About the subject
The role of the curator has become increasingly expansive since the turn of the 21st century. Curating, synonymous throughout the late 1900s with freelance exhibition production, today encompasses a greater number of functions connecting a wide range of creative practitioners (including artists, architects, filmmakers and writers) with an audience.
Central to curatorial practice is the task of organizing and enabling the encounter between audiences and artworks, often involving highly diverse and differentiated forms of expression and audience orientation. Curatorial work embraces both critical approaches (through questioning norms and power hierarchies from historical and philosophical perspectives) and practice (including the management of collections and the production of exhibitions, events and other projects), together with mediation through verbal, digital and printed communication. The International Master's Program in Curating Art provides you with the theoretical tools and practical knowledge to analyze, develop, organize, arrange and mediate curatorial projects. The program is founded on close collaboration between the disciplines of art history, philosophy, business administration, and law, together with numerous institutions beyond the university, such as kunsthalles, galleries, museums and publishing companies.
The program prepares you for working as an institutional or freelance curator, exhibition producer or project manager, and also provides the perquisites for applying to research programs.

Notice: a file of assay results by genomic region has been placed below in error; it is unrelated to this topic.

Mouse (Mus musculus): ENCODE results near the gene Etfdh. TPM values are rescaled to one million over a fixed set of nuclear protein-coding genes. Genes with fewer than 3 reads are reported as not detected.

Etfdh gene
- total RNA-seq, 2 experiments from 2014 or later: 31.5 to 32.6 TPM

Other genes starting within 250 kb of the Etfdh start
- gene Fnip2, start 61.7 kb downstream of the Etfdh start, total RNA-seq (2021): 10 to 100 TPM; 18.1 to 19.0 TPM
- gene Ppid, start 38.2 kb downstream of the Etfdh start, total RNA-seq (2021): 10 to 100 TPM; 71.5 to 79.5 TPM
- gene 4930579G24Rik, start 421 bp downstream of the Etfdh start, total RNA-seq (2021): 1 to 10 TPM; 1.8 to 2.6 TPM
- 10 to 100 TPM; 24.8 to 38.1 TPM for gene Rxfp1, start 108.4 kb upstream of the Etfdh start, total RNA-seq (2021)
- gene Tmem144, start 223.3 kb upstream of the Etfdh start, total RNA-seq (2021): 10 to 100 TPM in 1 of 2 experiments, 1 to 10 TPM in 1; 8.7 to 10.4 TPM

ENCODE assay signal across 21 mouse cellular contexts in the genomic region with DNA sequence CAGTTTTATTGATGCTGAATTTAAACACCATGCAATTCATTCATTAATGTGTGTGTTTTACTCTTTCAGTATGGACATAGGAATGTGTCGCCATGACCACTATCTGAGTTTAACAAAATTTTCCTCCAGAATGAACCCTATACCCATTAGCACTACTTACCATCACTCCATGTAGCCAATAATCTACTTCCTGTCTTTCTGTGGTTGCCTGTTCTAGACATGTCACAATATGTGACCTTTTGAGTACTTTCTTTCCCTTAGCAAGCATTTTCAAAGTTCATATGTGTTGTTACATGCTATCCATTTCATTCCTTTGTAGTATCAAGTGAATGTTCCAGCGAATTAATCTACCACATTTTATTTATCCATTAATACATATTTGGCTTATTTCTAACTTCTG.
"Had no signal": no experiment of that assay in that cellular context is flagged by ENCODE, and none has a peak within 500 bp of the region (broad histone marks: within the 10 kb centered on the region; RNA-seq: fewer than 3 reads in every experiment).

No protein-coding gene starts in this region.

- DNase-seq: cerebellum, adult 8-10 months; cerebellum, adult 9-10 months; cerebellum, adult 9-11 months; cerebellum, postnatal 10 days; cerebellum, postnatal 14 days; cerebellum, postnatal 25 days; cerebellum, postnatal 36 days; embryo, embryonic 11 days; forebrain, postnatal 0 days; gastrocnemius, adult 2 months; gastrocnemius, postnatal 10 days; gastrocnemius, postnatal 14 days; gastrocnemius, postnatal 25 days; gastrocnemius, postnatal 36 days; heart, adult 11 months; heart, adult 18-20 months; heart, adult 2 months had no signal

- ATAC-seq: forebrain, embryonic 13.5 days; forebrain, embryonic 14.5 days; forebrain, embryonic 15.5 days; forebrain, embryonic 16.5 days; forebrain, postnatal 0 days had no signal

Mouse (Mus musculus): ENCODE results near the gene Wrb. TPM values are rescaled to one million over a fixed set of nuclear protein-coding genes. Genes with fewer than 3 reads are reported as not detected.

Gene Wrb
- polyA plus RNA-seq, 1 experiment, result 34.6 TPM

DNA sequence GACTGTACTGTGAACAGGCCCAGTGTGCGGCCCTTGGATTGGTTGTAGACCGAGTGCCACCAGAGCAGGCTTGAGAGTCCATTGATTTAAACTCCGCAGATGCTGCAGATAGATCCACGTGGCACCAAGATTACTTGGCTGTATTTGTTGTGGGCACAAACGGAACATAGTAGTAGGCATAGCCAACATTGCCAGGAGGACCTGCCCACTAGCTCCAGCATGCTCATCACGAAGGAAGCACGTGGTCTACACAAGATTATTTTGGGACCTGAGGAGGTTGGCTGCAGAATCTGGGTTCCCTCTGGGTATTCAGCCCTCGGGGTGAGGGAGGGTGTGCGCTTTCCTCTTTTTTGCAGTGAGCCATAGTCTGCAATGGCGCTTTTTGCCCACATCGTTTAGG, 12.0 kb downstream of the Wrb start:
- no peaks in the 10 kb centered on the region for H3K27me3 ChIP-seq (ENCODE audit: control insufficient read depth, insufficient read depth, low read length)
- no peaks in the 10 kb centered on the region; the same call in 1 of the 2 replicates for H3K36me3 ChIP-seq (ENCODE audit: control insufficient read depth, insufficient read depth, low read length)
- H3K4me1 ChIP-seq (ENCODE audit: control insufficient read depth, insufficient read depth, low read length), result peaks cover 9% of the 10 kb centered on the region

Courses and programmes
A master’s degree in Curating can only be obtained through enrolment in the master program listed under Educations within the subject.
Curatorial studies is a relatively young academic discipline, and has been an area of significant growth internationally since the first academic programs began to emerge in the mid 1980s and early 1990s.
Research in this area broadly focusses on exploration, development, evaluation and innovation of the curatorial, in its artistic, aesthetic, social, critical and political dimensions. Therefore, by its very nature, curatorial studies research is dynamically transdisciplinary – becoming a nexus where contributors from a range of disciplines may conjoin with curatorial practitioners and artists to investigate the curatorial’s shifting concerns and parameters.
Concomitant with this is the development of curatorial education and pedagogy itself. For a field where career access and progression has traditionally involved apprenticeship arrangements in museums, galleries and institutions, curatorial studies must continually ask ‘what do today’s and tomorrow’s curators need to know?’, as a means towards enhanced delivery, whilst cultivating the ways in which provision can take place in close proximity to professional practice.